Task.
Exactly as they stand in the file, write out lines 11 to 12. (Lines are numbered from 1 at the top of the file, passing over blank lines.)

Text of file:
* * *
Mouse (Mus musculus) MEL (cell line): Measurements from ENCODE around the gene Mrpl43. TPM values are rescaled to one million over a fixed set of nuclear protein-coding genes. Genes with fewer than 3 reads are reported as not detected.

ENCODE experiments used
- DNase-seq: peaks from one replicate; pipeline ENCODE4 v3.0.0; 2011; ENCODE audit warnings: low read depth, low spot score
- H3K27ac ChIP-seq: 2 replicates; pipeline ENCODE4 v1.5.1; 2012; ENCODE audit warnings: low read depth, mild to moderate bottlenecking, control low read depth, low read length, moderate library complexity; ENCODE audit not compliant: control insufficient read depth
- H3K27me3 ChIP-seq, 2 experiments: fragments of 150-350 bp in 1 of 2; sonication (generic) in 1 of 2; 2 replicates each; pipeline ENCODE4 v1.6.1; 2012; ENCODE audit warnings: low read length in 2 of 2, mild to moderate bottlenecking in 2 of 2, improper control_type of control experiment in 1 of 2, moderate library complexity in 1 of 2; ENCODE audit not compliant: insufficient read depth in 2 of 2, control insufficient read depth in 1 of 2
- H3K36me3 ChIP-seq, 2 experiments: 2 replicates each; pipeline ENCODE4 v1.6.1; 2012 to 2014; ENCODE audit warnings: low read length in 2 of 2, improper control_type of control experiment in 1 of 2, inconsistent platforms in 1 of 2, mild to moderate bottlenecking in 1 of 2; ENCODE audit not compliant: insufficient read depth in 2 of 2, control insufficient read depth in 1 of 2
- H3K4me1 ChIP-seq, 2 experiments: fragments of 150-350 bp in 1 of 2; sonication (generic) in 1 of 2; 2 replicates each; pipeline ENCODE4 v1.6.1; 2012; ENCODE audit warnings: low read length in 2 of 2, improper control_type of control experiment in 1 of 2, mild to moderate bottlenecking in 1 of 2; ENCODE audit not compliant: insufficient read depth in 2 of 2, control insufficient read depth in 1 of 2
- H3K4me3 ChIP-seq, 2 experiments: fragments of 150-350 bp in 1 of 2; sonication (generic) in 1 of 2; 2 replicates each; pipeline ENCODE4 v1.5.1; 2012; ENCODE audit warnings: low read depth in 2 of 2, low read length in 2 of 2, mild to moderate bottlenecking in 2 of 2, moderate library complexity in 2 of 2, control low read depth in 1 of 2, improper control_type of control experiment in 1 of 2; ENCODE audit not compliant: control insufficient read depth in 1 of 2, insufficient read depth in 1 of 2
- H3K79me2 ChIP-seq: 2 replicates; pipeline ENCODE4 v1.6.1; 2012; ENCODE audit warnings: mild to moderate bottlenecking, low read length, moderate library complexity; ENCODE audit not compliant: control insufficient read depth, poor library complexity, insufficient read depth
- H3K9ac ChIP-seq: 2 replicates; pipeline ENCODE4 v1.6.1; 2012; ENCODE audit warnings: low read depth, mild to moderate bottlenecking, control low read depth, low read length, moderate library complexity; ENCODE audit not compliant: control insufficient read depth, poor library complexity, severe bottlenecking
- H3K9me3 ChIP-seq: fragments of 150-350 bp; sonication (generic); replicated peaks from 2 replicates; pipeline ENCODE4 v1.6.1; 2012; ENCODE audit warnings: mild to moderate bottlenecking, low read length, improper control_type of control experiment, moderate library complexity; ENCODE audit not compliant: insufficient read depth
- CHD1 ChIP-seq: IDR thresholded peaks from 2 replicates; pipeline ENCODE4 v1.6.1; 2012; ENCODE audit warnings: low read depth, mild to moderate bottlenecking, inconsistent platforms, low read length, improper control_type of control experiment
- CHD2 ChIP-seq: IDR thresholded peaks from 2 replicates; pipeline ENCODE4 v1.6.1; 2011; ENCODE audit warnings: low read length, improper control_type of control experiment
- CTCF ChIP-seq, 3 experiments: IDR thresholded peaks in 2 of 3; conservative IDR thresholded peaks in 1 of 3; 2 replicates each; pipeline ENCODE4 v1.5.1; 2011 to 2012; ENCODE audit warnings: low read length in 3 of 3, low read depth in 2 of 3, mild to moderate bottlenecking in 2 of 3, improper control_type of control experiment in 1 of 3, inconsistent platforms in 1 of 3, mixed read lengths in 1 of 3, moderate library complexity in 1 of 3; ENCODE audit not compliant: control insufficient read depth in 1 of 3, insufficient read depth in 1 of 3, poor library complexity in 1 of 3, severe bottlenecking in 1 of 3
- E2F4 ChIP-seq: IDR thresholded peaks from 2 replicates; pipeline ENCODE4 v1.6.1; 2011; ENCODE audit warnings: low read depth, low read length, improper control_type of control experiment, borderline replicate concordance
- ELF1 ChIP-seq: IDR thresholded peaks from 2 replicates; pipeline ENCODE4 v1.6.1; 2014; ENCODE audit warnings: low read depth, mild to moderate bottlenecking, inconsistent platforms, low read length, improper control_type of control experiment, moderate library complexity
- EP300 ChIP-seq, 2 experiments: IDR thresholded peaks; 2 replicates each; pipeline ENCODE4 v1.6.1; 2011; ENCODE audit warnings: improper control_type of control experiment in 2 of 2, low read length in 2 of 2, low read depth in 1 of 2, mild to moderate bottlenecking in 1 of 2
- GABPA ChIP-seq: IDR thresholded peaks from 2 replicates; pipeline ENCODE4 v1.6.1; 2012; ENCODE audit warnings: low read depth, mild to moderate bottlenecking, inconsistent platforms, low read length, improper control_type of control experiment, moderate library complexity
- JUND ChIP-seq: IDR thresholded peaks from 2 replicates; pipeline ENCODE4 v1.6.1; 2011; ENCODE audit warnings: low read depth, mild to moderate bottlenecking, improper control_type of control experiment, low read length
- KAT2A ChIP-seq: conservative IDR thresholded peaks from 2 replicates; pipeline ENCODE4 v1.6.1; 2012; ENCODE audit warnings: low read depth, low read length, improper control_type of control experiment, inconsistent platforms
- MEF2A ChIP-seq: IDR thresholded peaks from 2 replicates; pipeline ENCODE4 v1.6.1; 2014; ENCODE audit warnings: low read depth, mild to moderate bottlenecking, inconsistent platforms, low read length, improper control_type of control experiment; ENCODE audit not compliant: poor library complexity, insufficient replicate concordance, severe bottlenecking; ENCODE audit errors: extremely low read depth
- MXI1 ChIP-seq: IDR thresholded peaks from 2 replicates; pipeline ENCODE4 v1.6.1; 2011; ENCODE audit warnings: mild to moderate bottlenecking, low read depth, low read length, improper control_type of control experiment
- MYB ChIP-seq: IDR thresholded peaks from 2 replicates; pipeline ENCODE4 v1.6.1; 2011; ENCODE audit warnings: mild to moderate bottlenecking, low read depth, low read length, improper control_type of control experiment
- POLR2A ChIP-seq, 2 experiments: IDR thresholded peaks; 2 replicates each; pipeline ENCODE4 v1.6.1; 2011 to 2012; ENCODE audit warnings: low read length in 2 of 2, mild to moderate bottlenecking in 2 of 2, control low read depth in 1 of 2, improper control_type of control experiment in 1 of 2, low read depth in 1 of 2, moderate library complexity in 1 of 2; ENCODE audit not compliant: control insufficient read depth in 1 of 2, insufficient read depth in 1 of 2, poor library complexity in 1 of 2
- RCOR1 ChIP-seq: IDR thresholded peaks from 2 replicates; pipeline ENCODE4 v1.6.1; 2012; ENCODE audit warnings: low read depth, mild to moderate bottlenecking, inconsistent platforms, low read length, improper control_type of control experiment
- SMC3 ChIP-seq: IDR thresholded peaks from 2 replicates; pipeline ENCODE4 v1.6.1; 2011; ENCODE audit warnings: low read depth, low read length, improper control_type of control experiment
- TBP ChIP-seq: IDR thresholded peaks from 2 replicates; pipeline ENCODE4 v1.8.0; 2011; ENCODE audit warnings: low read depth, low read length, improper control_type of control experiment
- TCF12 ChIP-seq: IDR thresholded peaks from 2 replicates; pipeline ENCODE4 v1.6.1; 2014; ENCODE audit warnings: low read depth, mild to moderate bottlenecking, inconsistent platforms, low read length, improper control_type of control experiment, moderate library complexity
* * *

- H3K9me3 ChIP-seq: fragments of 150-350 bp; sonication (generic); replicated peaks from 2 replicates; pipeline ENCODE4 v1.6.1; 2012; ENCODE audit warnings: mild to moderate bottlenecking, low read length, improper control_type of control experiment, moderate library complexity; ENCODE audit not compliant: insufficient read depth
- CHD1 ChIP-seq: IDR thresholded peaks from 2 replicates; pipeline ENCODE4 v1.6.1; 2012; ENCODE audit warnings: low read depth, mild to moderate bottlenecking, inconsistent platforms, low read length, improper control_type of control experiment